Filled with nostalgia and adventure familiar to classic tales of yesteryear, Disney’s TOMORROWLAND builds off the sci-fi genre to bring the search for a better future to today’s audience. Brad Bird, director of THE INCREDIBLES and MISSION:IMPOSSIBLE – GHOST PROTOCOL, is back with what seems more of a passion project rather than a guaranteed formula based movie. This thought-provoking film is perfect for the entire family, but as with most people, you may be wondering what this film is really about.
TOMORROWLAND’s core story and theme is actually quite difficult to show within a 2 ½ minute trailer. It’s not that it is terribly complicated, but the entire premise of the movie is going on the journey with the characters for the final reveal. There is no one particular genre this falls under. It really is so many movies in one.
The audience is treated to an ‘adventuresque’ young-teenager coming-of-age being the chosen one to solve matters to save the world type story. Yup, that’s how I am going to explain it. It is as if WALL-E, MEET THE ROBINSONS, and Spielberg’s SUPER 8 merged together to bring the morals and themes of the first two and the feel of the latter as the audience awaits for answers about this mysterious land.
It’s a film that may require the expectations being set before going in. Some people may see the trailer and see it as sci-fi, others maybe more of a mystery, and others even will see it as an action flick. Well, it’s all of them. But make no mistake, it does have long scenes explaining the scenarios and building the relationships between the characters. When the action comes, it’s beautiful and well done, but really shouldn’t be the purpose of seeking out this film.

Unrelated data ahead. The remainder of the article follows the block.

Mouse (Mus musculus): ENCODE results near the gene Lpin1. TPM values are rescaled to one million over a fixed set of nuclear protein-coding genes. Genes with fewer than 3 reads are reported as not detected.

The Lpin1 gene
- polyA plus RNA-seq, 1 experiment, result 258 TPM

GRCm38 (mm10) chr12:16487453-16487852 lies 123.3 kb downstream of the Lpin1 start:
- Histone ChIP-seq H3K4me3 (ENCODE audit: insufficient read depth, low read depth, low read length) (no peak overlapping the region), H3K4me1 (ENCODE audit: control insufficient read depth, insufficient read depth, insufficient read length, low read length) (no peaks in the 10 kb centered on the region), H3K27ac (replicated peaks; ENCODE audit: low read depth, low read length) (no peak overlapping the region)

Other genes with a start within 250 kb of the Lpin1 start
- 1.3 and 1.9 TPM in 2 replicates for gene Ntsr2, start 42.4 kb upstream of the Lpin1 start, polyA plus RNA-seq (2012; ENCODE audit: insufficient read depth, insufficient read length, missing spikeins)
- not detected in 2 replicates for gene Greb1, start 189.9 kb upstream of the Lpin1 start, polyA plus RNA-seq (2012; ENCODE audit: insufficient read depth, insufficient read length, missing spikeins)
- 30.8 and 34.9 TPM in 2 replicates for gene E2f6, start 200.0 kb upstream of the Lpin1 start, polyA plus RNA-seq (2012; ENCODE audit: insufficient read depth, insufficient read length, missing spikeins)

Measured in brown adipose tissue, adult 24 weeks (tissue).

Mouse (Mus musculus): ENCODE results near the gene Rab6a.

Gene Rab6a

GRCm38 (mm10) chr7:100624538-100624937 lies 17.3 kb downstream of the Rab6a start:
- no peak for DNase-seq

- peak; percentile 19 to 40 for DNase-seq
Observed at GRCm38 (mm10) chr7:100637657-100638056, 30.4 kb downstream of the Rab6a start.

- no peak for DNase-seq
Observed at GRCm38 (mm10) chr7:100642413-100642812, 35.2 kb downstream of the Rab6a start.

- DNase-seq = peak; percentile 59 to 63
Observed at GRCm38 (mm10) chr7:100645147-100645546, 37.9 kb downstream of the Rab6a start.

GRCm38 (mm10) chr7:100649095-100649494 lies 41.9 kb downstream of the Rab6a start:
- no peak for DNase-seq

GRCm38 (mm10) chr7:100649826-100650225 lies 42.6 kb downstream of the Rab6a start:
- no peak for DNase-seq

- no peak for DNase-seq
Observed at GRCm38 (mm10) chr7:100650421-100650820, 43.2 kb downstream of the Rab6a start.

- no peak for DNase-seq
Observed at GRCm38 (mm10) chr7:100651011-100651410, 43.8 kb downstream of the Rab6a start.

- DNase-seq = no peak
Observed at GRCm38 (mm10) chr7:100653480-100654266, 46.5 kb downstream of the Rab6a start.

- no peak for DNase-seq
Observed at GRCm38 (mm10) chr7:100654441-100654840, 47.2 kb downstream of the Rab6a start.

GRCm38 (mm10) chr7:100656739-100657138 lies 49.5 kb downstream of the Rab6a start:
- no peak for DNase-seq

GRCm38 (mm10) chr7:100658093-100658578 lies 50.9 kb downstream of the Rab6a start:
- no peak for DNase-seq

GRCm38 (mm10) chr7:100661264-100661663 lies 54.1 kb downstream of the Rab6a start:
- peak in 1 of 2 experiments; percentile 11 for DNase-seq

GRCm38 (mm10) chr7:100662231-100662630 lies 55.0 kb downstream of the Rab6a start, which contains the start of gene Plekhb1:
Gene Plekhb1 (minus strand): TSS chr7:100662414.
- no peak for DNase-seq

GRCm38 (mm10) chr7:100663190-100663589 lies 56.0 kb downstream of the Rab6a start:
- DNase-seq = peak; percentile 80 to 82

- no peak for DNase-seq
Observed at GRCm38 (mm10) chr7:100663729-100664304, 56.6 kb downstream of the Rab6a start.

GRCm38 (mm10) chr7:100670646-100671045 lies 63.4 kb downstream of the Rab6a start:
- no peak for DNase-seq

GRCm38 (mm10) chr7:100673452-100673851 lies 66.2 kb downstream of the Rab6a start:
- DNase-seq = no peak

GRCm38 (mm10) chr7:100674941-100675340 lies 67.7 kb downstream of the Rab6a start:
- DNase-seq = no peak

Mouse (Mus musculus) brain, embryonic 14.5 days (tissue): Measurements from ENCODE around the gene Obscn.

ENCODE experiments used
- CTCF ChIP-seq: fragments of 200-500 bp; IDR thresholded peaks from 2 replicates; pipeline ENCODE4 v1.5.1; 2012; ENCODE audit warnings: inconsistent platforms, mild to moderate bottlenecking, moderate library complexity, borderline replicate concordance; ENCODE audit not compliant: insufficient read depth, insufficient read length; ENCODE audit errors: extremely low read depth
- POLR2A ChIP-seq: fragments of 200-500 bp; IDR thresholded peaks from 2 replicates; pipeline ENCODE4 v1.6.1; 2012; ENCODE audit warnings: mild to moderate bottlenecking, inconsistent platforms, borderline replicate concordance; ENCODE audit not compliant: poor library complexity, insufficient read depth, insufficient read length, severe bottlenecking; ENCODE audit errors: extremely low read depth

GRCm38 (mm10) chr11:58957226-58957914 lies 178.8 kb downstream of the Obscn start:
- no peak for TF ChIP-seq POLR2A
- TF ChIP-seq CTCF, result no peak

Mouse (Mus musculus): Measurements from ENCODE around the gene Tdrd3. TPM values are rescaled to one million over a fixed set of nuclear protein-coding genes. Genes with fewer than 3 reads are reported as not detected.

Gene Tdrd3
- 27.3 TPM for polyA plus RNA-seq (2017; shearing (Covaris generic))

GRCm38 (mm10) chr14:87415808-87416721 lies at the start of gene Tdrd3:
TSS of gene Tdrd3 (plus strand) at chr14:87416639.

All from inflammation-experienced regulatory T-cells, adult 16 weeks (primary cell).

Imagine a world was created by a team of the top innovating influential people in the world before the turn of the last century. A world built to create a better tomorrow away from the politics and greed we know of today. It’s a world between time and space, which cannot be seen without an invitation, just as the movies slogan says “where nothing is impossible”.
A very optimistic teenage girl Casey Netwon, BRITT ROBERTSON, fascinated with space and plainly the improvement of our society, has been mysteriously presented a magical pin that allows her to see into this futuristic world. Her curiosity takes hold and her search for answers leads her to a former boy-genius Frank, GEORGE CLOONEY, that we are introduced to at the beginning of the film. Being chased by a group concerned by her knowledge of Tomorrowland, Casey and Frank must embark on a mission to this secret land.
That may not reveal enough for you, but this film really is about allowing the movie to reveal the secrets and meaning behind Tomorrowland along with the reasoning behind Casey being sought out as a “chosen one”. I was fortunate enough to see a screening Brad Bird introduced. He expressed his feelings that this is a “true Disney film” with action and adventure, but at times brings to light items related to today’s world. In order to maintain the mysteriousness and the rewarding factor of learning the story throughout the film, it leaves me at a little lost for words.
For those of you that are looking forward to 1964 World’s Fair connection, don’t expect to get too much more than the a preview that can be seen at Disneyland. I for one was really looking forward to the connections this land has with Walt Disney and the many scenes that take place at the New York World’s Fair. Sadly there is only one scene there and they don’t really ever mention Walt Disney. Frank as the young-boy is shown being taken to Tomorrowland via the special pin in through a secret trap door for the boats within “it’s a small world”, which originally debut at the fair. Being a fellow Disney nut, the movie sadly doesn’t connect Tomorrowland and the Disney made attractions for the fair more than a brief opening scene. I thought a few of you may want to be forewarned prior to seeing the film so you’re not let down.